You may not have heard of Frederick Winslow Taylor or W. Edwards Deming, both long dead, but their influence is still felt. They advocated, among other things, the need for a more efficient, continuously improving workplace; a company would succeed so long as employees became more and more productive. Many a hard-nosed boss thrived by rigidly following their dictums. Far many more employees rued “Taylorism” and the stress it created. Turns out that Taylor and Deming may have missed the mark. A new study concludes that business success and employee happiness are linked.
A recent study by the Said Business School at the University of Oxford entitled, “Employee Wellbeing, Productivity and Firm Performance,” compiled data on nearly 2 million employees across 230 different organizations in seventy three countries. It demonstrated that the greater the employee satisfaction, the greater the productivity, customer loyalty, and, yes, company profitability. A contented workplace is a prerequisite for company success.
That sounds logical.
So, why do we heap such praise on CEOs whose organizations consistently lead in employee dissatisfaction and lag in net profitability? Amazon and Tesla come to mind. Survey after survey depict poor morale among Amazon warehouse employees. With Amazon opening more and more such distribution centers, the problem is likely to increase. The good news is that Amazon’s profits are increasing but, after many years of losses, they remain unspectacular. Tesla fares similarly. According to Glassdoor.com, the majority of Tesla employees do not approve of the CEO’s management style. They aren’t happy . . . which might be overlooked if the company were profitable, but Tesla’s profits can only be described using the future tense.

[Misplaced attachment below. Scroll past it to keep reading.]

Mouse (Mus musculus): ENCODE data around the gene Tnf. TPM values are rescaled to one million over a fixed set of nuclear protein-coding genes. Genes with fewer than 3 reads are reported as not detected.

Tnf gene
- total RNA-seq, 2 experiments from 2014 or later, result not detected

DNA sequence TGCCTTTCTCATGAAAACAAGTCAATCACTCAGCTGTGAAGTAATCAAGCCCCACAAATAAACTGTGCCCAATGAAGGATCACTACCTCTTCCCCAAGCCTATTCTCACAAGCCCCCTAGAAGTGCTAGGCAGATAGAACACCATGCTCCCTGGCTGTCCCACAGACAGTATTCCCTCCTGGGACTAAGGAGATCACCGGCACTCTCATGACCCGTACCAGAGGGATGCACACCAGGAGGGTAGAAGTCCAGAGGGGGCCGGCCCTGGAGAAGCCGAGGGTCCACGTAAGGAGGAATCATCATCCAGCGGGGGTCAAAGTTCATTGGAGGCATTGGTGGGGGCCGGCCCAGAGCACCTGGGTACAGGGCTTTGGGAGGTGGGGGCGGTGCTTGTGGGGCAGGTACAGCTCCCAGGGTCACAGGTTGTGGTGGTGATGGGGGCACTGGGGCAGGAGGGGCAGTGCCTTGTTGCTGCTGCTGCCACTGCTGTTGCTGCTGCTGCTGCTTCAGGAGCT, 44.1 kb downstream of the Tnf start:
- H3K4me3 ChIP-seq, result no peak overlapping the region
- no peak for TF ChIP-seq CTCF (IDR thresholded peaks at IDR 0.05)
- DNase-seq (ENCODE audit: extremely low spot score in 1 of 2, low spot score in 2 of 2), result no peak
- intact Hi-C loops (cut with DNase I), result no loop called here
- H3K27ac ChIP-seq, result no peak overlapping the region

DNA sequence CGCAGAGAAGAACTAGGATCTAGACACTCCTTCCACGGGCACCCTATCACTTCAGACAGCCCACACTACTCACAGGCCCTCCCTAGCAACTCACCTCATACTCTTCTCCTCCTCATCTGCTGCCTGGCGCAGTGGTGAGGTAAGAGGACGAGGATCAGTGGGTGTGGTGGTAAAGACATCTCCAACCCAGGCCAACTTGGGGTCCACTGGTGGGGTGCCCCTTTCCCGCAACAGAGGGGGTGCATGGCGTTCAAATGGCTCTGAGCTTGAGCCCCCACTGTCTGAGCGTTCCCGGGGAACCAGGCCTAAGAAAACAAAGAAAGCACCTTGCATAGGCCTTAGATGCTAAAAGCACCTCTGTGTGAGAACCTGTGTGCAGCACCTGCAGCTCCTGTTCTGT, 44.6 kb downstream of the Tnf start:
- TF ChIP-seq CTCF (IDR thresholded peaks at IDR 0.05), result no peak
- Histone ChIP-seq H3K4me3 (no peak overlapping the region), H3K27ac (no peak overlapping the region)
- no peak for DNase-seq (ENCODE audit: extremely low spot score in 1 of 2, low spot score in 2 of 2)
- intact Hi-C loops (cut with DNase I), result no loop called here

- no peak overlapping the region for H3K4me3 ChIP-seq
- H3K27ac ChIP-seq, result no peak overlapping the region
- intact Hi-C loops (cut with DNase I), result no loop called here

It’s a conundrum.
Then again, I might point out that senior corporate executives are 20x more likely than the average citizen to be psychopaths (to demonstrate antisocial personality disorder). Multiple studies of US senior executives, hedge fund managers and other leaders have shown that those demonstrating significant levels of psychopathic traits are more likely to climb to the top of their respective fields. These executives often thrive by pitting people off one another, creating a stressful, fluid corporate environment. Employees happiness is not a priority. In fact, the constant threat of job loss is a common thread in such organizations.
Don’t these CEOs know that business success and employee happiness are related? Thanks to the Said Business School, they do now.
Peter has spent the past twenty-plus years as an acting/consulting CFO for a number of small businesses in a wide range of industries. Peter’s prior experience is that of a serial entrepreneur, managing various start-up and turnaround projects. He is a co-founder of Keurig.